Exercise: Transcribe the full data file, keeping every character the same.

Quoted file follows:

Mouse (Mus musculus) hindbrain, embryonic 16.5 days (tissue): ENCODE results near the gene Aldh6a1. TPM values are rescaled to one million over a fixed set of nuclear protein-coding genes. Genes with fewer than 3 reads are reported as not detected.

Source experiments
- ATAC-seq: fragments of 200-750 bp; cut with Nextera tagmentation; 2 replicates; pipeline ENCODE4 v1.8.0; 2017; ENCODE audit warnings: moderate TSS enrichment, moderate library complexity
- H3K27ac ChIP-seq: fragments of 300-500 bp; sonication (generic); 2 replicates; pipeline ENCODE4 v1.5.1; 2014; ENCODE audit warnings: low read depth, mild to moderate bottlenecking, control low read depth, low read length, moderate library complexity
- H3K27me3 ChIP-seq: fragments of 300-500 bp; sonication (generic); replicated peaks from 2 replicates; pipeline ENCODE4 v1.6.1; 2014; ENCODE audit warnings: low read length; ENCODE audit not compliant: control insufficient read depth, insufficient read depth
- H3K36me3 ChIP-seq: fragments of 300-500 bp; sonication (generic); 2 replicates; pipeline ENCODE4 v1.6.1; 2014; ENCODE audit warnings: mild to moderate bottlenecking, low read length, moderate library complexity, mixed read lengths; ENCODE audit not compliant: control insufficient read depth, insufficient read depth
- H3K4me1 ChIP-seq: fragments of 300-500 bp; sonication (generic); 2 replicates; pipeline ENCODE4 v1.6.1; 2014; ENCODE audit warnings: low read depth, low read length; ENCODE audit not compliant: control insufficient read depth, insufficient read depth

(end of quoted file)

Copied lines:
Mouse (Mus musculus) hindbrain, embryonic 16.5 days (tissue): ENCODE results near the gene Aldh6a1. TPM values are rescaled to one million over a fixed set of nuclear protein-coding genes. Genes with fewer than 3 reads are reported as not detected.

Source experiments
- ATAC-seq: fragments of 200-750 bp; cut with Nextera tagmentation; 2 replicates; pipeline ENCODE4 v1.8.0; 2017; ENCODE audit warnings: moderate TSS enrichment, moderate library complexity
- H3K27ac ChIP-seq: fragments of 300-500 bp; sonication (generic); 2 replicates; pipeline ENCODE4 v1.5.1; 2014; ENCODE audit warnings: low read depth, mild to moderate bottlenecking, control low read depth, low read length, moderate library complexity
- H3K27me3 ChIP-seq: fragments of 300-500 bp; sonication (generic); replicated peaks from 2 replicates; pipeline ENCODE4 v1.6.1; 2014; ENCODE audit warnings: low read length; ENCODE audit not compliant: control insufficient read depth, insufficient read depth
- H3K36me3 ChIP-seq: fragments of 300-500 bp; sonication (generic); 2 replicates; pipeline ENCODE4 v1.6.1; 2014; ENCODE audit warnings: mild to moderate bottlenecking, low read length, moderate library complexity, mixed read lengths; ENCODE audit not compliant: control insufficient read depth, insufficient read depth
- H3K4me1 ChIP-seq: fragments of 300-500 bp; sonication (generic); 2 replicates; pipeline ENCODE4 v1.6.1; 2014; ENCODE audit warnings: low read depth, low read length; ENCODE audit not compliant: control insufficient read depth, insufficient read depth